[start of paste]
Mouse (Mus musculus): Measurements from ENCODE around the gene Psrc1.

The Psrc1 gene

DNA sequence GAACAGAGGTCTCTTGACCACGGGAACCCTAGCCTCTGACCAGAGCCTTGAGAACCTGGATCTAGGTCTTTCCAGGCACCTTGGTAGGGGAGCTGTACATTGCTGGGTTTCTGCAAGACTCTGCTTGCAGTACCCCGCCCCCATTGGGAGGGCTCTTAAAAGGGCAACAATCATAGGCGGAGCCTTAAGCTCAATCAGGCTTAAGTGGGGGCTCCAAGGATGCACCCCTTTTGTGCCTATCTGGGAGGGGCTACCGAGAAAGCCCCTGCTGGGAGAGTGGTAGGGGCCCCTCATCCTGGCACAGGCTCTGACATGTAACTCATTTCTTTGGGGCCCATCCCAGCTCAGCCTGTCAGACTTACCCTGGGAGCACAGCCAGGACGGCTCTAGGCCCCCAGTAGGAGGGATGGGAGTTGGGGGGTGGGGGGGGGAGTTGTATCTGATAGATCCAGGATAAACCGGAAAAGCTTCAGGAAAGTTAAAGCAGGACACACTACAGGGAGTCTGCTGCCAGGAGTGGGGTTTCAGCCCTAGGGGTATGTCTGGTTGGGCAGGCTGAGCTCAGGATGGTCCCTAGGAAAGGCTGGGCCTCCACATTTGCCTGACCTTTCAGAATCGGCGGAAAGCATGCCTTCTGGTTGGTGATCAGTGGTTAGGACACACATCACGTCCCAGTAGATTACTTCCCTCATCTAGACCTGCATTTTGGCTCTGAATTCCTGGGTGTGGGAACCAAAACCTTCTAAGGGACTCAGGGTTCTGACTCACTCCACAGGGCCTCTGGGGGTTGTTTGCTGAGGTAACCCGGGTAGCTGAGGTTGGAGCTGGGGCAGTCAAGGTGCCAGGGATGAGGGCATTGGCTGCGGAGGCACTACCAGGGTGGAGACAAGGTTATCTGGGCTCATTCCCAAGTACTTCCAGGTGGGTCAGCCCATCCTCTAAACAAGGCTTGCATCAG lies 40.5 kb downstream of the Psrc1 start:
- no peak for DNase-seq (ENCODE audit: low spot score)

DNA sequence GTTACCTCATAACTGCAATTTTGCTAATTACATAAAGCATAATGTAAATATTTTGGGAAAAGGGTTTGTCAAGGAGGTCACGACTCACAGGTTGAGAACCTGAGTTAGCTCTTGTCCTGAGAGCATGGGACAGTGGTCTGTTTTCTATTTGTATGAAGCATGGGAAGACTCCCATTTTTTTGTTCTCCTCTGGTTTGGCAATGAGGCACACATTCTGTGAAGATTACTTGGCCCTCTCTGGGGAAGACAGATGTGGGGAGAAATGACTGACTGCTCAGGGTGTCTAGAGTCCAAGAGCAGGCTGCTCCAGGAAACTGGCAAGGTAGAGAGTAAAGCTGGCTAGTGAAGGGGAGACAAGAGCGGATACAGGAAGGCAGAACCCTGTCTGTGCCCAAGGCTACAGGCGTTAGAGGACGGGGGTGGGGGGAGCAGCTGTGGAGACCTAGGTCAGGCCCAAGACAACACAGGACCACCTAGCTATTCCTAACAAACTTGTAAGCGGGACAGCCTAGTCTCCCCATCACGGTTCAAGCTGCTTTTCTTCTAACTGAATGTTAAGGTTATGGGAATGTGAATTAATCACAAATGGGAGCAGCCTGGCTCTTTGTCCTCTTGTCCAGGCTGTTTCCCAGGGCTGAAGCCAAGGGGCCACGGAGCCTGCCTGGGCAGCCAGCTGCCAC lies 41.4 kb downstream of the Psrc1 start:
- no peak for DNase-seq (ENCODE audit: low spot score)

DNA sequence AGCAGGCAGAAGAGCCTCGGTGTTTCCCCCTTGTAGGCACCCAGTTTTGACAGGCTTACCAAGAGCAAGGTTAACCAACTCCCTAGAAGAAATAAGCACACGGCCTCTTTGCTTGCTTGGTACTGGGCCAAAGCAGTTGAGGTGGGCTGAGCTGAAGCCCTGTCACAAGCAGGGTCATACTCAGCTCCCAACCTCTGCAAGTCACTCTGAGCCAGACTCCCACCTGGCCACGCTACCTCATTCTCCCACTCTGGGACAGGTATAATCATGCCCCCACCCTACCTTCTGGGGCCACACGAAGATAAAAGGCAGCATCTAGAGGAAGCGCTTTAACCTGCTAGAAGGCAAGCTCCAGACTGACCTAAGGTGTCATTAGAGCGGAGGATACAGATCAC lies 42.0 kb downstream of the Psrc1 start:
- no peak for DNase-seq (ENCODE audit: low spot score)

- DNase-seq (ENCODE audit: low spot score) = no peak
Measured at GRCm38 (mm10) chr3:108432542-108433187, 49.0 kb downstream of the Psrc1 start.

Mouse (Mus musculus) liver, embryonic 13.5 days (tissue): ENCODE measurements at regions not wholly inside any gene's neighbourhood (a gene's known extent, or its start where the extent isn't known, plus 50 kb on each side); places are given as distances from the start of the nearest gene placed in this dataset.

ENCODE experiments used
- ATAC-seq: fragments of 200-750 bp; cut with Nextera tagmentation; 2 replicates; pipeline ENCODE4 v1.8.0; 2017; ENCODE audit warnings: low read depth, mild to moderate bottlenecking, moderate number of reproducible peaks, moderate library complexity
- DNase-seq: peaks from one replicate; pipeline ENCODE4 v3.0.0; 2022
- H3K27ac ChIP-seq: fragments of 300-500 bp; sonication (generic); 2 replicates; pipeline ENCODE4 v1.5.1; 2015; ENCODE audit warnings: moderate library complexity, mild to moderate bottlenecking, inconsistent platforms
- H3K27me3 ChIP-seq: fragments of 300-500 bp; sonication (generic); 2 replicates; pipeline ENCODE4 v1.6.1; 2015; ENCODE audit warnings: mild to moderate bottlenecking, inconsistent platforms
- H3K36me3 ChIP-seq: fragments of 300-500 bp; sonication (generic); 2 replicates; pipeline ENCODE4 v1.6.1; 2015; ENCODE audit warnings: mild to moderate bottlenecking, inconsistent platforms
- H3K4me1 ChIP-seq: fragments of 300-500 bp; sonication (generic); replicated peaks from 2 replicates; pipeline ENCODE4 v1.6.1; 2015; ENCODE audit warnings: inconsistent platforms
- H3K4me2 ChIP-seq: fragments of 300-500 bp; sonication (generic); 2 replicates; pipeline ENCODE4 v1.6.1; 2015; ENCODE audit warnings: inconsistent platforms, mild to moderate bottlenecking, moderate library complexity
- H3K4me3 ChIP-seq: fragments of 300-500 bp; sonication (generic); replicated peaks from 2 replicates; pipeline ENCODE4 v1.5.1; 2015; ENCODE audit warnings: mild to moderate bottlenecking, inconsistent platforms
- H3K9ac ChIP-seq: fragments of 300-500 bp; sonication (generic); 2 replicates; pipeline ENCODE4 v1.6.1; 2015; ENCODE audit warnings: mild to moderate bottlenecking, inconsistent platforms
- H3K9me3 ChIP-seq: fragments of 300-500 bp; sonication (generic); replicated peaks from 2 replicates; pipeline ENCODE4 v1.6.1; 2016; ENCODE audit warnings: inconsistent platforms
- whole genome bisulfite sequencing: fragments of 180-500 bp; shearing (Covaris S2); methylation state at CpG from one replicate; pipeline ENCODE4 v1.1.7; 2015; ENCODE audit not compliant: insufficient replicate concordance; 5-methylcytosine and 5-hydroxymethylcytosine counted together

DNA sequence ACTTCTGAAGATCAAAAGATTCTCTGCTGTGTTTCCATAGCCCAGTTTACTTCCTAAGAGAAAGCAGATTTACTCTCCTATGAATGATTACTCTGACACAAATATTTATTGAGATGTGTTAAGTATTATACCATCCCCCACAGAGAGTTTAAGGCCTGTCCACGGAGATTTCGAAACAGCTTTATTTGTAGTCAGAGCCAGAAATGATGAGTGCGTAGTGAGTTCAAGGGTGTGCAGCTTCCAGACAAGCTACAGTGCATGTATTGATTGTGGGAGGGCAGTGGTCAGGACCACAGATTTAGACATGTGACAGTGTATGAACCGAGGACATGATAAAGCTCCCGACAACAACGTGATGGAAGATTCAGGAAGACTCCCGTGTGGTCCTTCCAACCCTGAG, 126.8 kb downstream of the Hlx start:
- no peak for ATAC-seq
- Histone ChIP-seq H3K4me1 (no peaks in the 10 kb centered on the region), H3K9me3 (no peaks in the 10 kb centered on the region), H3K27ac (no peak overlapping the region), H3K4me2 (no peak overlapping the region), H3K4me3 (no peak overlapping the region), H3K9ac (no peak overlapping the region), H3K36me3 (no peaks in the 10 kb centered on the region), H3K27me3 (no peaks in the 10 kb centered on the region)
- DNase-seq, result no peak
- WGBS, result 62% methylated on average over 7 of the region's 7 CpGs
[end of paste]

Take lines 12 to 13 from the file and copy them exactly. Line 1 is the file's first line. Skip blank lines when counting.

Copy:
ENCODE experiments used
- ATAC-seq: fragments of 200-750 bp; cut with Nextera tagmentation; 2 replicates; pipeline ENCODE4 v1.8.0; 2017; ENCODE audit warnings: low read depth, mild to moderate bottlenecking, moderate number of reproducible peaks, moderate library complexity